In the middle of the last decade, the issue of climate change began to merge with claims that air pollution in cities had created a public health crisis. The public had shown little appetite for climate policies that would restrict their mobility and likely price them off the road and this was creating an impasse. But stories about ‘toxic air’ created a more urgent basis for exactly the same policies to drive behaviour change. If global warming hadn’t caused right-thinking people to give up their cars, then perhaps air pollution would. The agenda was advanced under the Covid-19 lockdowns, when the UK government began making grants available to local authorities to restrict private vehicle access to residential areas, such as Low Traffic Neighbourhood schemes (LTNs), and to promote ‘Active Travel’, the hope being that as lockdowns were eased, the public would settle into new lifestyles.
Following trials of these schemes, and urged on by offers of funding for the greening of local transport infrastructure by central Government, several cities announced an expansion of the policies. Central to these initiatives have been Clean Air Zones (CAZ), and ‘fifteen minute cities’, which threaten to divide cities into a number of districts, the internal borders of which will be subject to traffic restrictions. These policies, claim local authorities, will reduce air pollution and congestion in city centres, by forcing intra-city traffic out of the cities, around ring roads, and back in through main routes. Critics argue, among other things, that anti-car agendas have exceeded local authorities’ democratic mandates, and that cross-party cooperation on the agenda has created a democratic deficit. Local authorities have responded by calling critics ‘conspiracy theorists’ and even ‘far right’, and claiming that criticism show insufficient concern for the many people, including children, whose lives are seemingly cut short by air pollution.
But just as with climate change, claims about air pollution are often not as grounded in good science as policy advocates claim. So we at Climate Debate UK teamed up with the Together Declaration to investigate the scientific claims underpinning this new green policy agenda. We have produced three reports, which we hope will help to better inform public discussion about air pollution.
Our first and largest of the reports examines the historical record of air pollution and mortality data, and investigates the method used to produce estimates of the statistical link between them, and how this estimate has been used in public debates. The method, produced by the UK government’s Committee on the Medical Effects of Air Pollutants (COMEAP) superficially allows an evaluation of air pollution-reduction policies in terms of mortality risk. But this method is not uncontroversial, even within COMEAP itself. A number of the experts involved with the report reject its findings, and many pages of the report, which is far from unequivocal, are given over to discussion about the debate between minority and majority factions within COMEAP itself.
At the centre of the controversy is the implication that air pollution can be causally-linked to mortality. COMEAP do not make this claim, and it was the finding of the majority that there is a risk that presenting mortality risk in terms of ‘deaths’ in turn risks ‘misleading the public’. Whereas a ‘death’ is understood by most people as the end of a life, mortality estimates are ‘statistical constructs’ which bear no resemblance to deaths. A statistical ‘death’ is ‘equivalent to’ a hypothetical shortening of life. But life expectancy has been increasing in the UK at a rate far greater than the effect of air pollution has been shortening it. Accordingly, we show that, though COMEAP seemingly provides a statistical basis for arguments for the reduction of air pollution, the benefits that could be produced by even the total elimination of air pollution are trivial. Britain’s poorest people would benefit far more from changes in their economic circumstances — the issue that used to be at the centre of democratic politics.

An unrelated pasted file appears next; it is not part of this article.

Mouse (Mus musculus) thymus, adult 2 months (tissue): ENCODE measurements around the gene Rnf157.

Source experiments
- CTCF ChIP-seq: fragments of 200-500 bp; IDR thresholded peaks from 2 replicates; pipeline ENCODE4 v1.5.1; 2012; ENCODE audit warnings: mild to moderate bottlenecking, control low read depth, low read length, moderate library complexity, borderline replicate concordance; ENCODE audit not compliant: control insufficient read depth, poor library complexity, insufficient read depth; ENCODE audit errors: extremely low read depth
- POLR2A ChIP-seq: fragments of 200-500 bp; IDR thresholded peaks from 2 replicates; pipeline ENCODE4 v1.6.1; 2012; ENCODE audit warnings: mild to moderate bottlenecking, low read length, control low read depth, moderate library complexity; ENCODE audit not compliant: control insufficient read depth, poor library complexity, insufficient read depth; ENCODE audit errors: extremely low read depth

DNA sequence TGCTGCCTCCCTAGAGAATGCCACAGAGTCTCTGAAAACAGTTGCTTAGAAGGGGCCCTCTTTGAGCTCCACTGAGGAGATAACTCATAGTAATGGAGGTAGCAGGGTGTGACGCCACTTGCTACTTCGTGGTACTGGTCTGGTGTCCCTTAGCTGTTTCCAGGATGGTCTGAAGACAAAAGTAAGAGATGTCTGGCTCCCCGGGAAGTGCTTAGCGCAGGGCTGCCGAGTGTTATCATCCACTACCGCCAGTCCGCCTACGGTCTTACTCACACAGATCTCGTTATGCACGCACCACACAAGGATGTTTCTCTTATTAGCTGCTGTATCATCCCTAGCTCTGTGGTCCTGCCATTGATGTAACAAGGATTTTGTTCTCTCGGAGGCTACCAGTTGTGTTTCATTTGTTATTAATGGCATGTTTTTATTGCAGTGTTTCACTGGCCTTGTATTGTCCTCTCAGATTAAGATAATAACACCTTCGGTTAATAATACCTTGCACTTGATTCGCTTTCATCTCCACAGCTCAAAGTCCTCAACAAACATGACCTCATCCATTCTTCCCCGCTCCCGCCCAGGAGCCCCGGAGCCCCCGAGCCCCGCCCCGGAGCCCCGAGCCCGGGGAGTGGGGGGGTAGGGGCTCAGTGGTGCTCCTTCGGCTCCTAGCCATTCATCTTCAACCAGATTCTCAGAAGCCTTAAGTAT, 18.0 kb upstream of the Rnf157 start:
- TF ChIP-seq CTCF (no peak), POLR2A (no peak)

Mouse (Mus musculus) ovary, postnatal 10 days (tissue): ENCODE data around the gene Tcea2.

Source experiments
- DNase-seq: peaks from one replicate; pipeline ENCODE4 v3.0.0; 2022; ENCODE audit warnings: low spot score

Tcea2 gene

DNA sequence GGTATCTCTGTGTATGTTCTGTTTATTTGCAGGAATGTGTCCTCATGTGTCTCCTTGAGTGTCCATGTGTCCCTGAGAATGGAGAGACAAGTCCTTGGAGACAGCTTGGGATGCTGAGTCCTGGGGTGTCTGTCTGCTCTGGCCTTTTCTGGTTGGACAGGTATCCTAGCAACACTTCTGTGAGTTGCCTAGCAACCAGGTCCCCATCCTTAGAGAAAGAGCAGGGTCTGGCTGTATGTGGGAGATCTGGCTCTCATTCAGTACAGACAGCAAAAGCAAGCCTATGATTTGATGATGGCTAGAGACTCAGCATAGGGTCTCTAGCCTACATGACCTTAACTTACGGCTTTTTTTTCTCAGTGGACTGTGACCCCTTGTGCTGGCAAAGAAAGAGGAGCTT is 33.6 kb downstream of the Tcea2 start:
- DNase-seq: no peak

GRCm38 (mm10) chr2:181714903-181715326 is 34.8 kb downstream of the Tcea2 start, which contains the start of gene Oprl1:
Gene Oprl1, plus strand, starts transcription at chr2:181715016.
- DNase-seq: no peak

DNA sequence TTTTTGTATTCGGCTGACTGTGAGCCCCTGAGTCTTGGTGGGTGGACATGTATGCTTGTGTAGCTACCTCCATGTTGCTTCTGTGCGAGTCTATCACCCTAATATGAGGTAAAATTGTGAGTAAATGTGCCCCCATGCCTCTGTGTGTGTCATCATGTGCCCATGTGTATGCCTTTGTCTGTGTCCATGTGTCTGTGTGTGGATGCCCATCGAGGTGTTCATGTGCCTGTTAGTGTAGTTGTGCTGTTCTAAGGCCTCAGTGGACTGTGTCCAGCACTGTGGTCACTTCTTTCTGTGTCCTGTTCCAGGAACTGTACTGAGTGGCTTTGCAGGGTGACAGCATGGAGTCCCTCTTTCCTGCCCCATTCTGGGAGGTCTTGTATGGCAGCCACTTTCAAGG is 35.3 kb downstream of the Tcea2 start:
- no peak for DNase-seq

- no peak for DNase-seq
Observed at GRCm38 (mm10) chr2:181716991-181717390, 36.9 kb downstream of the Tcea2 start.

Our second report looks at work produced by the Environmental Research Group (ERG) at Imperial College London, which was commissioned by the Mayor to produce an evaluation of his air pollution policies, based on COMEAP’s methodology. The ERG is the source of the claim that 4,000 Londoners lives are lost due to air pollution each year.
Though ERG are more cautious in their use of mortality risk statistics, they fail to properly convey to the public the important scientific debate that exists. This omission misleads London Deputy Mayor for Transport and Energy Shirley Rodrigues, to misunderstand the science, and to in turn mislead the public in her response to critics of the Mayor’s policies. She presents the ERG’s report as solid scientific investigation, not as COMEAP reported: contested and ambiguous scientific terminology, which required ‘caveats and uncertainties to be communicated clearly’ to avoid ‘misleading the public’.
The third report examines the London Mayor’s office’s self-evaluation of London’s Ultra Low Emissions Zone (ULEZ) and its expansion. The Mayor claims great success for the policy that restricts older cars from inner and central London, and to argue for its expansion in Summer 2023 to cover the entire of Greater London. However, we show that the data on which the Mayor’s claims simply do not exist, and have been invented by statistical methods. Moreover, the limited data recording of roadside air pollution which preceded the ULEZ policy that does exist cannot be representative of the region in question, and that this introduces significant error into the Mayor’s analysis.
For an overview of these reports, please see Climate Debate co-founder Ben Pile’s article at the Daily Sceptic.